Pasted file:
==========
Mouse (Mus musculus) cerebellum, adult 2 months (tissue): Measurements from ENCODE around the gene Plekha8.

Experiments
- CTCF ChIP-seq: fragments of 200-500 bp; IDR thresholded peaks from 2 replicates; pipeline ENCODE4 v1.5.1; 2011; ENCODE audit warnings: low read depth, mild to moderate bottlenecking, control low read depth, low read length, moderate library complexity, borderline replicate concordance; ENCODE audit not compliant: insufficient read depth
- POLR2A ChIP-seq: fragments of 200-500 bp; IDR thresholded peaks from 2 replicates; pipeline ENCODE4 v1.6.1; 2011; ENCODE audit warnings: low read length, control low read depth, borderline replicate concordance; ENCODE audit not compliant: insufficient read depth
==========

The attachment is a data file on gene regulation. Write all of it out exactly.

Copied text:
Mouse (Mus musculus) cerebellum, adult 2 months (tissue): Measurements from ENCODE around the gene Plekha8.

Experiments
- CTCF ChIP-seq: fragments of 200-500 bp; IDR thresholded peaks from 2 replicates; pipeline ENCODE4 v1.5.1; 2011; ENCODE audit warnings: low read depth, mild to moderate bottlenecking, control low read depth, low read length, moderate library complexity, borderline replicate concordance; ENCODE audit not compliant: insufficient read depth
- POLR2A ChIP-seq: fragments of 200-500 bp; IDR thresholded peaks from 2 replicates; pipeline ENCODE4 v1.6.1; 2011; ENCODE audit warnings: low read length, control low read depth, borderline replicate concordance; ENCODE audit not compliant: insufficient read depth